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Nissan has opted to release a number of its GT Academy drivers from contract for this coming season. Russian driver Mark Shulzhitskiy, Gaetan Paletou and Wolfgang Reip have all been dropped by the Japanese brand. Shulzhitskiy won GT Academy in 2012 and raced at Le Mans with the ill-fated GT-R LM NISMO LMP1 project. Paletou [2014 Academy winner] raced in the European Le Mans Series’ LMP3 class last year. Reip [European Academy winner in 2012] became the first driver to do an allelectric lap of Le Mans in the ZEOD RC in 2014 and also competed in British GT where he helped Sir Chris Hoy to his first GT3 podium at Spa.
The new British Touring Car Championship season is bursting in to life with teams out putting their first decent mileage on their 2016 challengers and already many lessons have been learned.
Most of the leading runners have quite significant testing programmes planned ahead of the new season – much more so than in previous years. While the factory Honda team and Eurotech, along with Team Parker Racing, has darted off to Spain to conduct its mileage, others are pounding the circuits of the United Kingdom.
The reason that testing is more vital than ever this season is the raft of new Rml-built control parts that drivers will be using this season.
After five years of Gprm-built components, this isn’t simply a like-for-like replacement. The new parts are different, according to the men behind the wheel, and the learning process has to begin all over again.
Drivers have already told me that the differences are huge and they are having to relearn the set-ups of even the most competitive cars from 2015. The data carry over is very little and the pressure is on to unlock the secrets ahead of anyone else.
Take the order that we roughly had in 2015, rip it up and start again –that is the message that is coming across from those in the know.
The new parts aren’t mandatory. Indeed, when the parts upgrades were announced towards the end of 2015, series bosses were adamant about this point. Teams who hit out that they couldn’t afford the new bits were told that it wasn’t a problem, because the older-spec parts would still be eligible. If they couldn’t afford them, then no bother: stick with the older kit.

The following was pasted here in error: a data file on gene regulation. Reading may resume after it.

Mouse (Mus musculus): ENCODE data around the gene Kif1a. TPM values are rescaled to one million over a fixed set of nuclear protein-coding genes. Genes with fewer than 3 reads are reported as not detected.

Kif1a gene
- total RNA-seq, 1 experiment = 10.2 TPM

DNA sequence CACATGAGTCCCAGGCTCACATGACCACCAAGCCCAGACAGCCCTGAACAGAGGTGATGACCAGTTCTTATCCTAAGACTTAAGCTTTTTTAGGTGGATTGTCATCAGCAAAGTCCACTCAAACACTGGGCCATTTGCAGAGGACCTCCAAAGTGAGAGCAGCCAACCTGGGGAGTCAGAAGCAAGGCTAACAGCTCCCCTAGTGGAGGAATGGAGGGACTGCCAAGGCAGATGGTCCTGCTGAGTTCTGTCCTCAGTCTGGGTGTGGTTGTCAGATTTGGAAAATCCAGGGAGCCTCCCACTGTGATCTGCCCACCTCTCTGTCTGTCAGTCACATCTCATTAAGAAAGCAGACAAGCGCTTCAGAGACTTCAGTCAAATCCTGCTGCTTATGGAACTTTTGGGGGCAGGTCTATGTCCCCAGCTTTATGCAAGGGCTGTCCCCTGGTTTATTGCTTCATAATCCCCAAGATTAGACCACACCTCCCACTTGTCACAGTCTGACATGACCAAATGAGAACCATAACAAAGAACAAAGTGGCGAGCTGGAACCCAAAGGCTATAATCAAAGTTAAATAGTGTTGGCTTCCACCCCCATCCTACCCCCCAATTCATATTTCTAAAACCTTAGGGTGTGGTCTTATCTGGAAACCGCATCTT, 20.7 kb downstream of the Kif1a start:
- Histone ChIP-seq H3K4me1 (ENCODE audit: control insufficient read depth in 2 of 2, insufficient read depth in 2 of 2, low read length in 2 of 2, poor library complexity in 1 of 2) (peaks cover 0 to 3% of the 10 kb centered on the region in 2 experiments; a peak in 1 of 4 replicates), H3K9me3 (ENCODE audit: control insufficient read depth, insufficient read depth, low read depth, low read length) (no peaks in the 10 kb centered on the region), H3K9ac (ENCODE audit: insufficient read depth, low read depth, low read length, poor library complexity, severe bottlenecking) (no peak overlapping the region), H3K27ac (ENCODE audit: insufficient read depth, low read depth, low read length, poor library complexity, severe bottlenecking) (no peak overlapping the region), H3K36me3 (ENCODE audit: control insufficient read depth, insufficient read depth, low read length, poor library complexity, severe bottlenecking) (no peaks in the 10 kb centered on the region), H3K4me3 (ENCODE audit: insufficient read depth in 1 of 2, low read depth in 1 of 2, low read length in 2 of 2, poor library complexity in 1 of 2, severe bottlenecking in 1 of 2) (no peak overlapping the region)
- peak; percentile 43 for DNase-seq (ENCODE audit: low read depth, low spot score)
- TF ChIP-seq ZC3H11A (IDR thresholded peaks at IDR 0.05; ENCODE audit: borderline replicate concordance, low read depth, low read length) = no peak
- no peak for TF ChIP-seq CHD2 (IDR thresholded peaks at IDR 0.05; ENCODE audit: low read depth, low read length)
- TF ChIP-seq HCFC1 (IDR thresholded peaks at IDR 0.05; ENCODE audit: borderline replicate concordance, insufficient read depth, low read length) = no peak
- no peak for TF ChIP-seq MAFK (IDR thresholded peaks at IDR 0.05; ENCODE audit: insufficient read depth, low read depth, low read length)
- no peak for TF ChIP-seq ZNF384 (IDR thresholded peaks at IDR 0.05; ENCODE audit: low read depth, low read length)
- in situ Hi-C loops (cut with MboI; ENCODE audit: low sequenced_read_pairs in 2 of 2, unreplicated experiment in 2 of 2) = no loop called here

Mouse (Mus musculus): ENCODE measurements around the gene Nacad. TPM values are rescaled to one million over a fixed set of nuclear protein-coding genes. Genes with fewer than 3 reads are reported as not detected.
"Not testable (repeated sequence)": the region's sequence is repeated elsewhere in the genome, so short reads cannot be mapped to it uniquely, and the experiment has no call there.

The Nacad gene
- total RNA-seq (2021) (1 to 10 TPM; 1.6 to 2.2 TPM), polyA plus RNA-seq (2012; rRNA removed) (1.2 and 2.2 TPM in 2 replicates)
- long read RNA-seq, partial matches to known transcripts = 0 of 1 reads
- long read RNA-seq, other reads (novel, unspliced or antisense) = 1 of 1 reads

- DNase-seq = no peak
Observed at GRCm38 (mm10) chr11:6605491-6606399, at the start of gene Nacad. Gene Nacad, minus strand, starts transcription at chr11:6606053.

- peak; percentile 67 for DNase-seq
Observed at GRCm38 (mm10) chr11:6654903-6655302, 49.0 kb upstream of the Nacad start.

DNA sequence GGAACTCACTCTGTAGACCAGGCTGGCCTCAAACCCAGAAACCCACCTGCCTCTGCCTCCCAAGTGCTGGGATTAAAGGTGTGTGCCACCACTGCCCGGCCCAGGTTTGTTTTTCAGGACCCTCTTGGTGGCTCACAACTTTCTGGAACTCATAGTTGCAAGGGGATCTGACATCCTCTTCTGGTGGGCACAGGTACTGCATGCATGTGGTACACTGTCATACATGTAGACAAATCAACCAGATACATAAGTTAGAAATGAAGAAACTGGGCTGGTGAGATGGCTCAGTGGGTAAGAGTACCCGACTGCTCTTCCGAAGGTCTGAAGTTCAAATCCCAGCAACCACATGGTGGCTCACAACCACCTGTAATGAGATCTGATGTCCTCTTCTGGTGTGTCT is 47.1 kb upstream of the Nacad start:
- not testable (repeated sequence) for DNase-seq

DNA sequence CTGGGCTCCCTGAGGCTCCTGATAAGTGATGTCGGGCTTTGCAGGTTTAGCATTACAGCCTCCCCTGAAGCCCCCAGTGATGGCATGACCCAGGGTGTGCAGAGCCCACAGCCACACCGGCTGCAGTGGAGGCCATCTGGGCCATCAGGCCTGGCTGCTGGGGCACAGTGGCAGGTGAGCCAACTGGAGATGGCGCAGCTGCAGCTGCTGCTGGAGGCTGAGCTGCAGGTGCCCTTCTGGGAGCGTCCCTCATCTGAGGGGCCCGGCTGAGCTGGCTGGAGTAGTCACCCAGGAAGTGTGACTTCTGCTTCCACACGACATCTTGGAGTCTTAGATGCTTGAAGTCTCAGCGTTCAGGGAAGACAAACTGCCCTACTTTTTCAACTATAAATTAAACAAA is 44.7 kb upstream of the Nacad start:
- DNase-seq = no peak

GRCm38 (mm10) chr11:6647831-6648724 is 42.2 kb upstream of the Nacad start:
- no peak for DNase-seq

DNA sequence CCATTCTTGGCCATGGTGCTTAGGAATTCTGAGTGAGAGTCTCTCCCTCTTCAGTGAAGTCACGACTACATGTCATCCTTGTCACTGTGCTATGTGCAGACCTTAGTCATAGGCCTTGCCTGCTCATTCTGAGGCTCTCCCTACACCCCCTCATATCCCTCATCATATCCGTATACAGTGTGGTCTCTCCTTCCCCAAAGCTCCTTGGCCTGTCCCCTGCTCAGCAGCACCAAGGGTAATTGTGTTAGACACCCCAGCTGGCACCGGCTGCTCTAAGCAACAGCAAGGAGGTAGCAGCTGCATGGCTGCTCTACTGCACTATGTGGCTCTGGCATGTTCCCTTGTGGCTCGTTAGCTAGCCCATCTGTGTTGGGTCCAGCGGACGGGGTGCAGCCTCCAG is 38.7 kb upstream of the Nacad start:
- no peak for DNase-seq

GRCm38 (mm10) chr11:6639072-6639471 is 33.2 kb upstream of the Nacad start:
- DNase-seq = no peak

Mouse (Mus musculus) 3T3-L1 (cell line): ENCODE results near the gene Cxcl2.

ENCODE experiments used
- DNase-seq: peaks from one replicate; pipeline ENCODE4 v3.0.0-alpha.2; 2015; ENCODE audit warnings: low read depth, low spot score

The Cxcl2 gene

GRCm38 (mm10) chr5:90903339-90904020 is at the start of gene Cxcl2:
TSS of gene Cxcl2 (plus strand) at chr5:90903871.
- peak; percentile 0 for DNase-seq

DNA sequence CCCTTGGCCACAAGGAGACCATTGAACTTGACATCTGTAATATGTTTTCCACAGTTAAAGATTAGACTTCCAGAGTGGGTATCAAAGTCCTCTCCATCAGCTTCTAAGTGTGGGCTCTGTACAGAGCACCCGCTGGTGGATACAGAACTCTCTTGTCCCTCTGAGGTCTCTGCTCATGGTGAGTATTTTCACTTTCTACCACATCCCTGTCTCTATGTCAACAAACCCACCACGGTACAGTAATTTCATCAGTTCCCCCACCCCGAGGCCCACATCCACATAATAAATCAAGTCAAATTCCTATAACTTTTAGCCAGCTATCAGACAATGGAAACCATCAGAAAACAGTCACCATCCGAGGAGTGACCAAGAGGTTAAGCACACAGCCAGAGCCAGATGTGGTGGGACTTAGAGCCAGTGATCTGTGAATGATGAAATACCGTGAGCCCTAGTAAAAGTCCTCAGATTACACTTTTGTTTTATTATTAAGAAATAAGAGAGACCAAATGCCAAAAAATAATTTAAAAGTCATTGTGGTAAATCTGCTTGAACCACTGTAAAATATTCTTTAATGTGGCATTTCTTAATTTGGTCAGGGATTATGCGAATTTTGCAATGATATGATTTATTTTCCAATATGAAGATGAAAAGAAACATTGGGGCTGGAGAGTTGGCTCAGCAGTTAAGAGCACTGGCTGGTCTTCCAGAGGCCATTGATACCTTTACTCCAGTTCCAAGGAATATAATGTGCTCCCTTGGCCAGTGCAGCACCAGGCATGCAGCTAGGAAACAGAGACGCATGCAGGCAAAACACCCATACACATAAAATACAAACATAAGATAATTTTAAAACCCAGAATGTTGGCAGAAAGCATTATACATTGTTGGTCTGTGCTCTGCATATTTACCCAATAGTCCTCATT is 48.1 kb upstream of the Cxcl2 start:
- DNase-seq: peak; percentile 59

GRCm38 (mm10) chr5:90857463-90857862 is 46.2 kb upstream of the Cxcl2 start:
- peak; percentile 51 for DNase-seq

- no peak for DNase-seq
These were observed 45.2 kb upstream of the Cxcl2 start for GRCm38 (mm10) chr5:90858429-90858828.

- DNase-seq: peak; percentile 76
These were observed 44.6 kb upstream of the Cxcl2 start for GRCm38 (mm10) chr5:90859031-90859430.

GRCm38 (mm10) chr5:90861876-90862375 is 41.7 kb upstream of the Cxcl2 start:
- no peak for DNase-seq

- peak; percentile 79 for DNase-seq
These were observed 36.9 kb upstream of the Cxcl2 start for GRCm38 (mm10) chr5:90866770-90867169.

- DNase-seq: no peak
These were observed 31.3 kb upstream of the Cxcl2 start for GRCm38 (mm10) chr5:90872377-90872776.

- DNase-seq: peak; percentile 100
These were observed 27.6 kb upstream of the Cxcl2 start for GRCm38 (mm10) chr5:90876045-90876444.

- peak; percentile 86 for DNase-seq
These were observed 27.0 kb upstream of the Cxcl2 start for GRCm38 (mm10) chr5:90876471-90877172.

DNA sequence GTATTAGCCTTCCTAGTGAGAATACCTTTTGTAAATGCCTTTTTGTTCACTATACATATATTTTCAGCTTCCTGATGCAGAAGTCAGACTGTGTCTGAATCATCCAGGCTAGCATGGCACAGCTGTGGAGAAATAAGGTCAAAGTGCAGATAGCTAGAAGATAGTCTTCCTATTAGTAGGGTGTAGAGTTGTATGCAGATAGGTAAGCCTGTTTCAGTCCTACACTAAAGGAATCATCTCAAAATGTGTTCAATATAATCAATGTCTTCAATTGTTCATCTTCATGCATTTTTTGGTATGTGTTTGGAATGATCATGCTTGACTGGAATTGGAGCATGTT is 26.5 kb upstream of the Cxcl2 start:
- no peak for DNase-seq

That is fine, I suppose, but if any racer wants to be right at the cutting edge of the competition, then they need the latest equipment. That is just logic.
The only team that will be missing out on the early miles is Team BMR with its Subaru Levorg models. There are very few days off being allowed to members of the Hertfordshire crew. It is a good job that the team is underpinned by some of the finest technical minds in the paddock and has two of the category’s most successful drivers.
Given the clean sheet of paper in terms of set-up that most drivers are describing so far, they will have a battle on their hands to get up to speed.
All this means that the BTCC could be in for one of its most competitive shootouts for quite some seasons in 2016.
pedaller. He knows the Mygale cars and the tyres so hopefully he will be running at the front.”
Hieatt said German driver Carrie Schreiner will also race for the team at selected rounds.
“She’ll be doing about four events, the ones that don’t clash with the German series [ADAC Formel 4],” he said. “The plan is to run two full-time drivers this year and Carrie at some rounds.”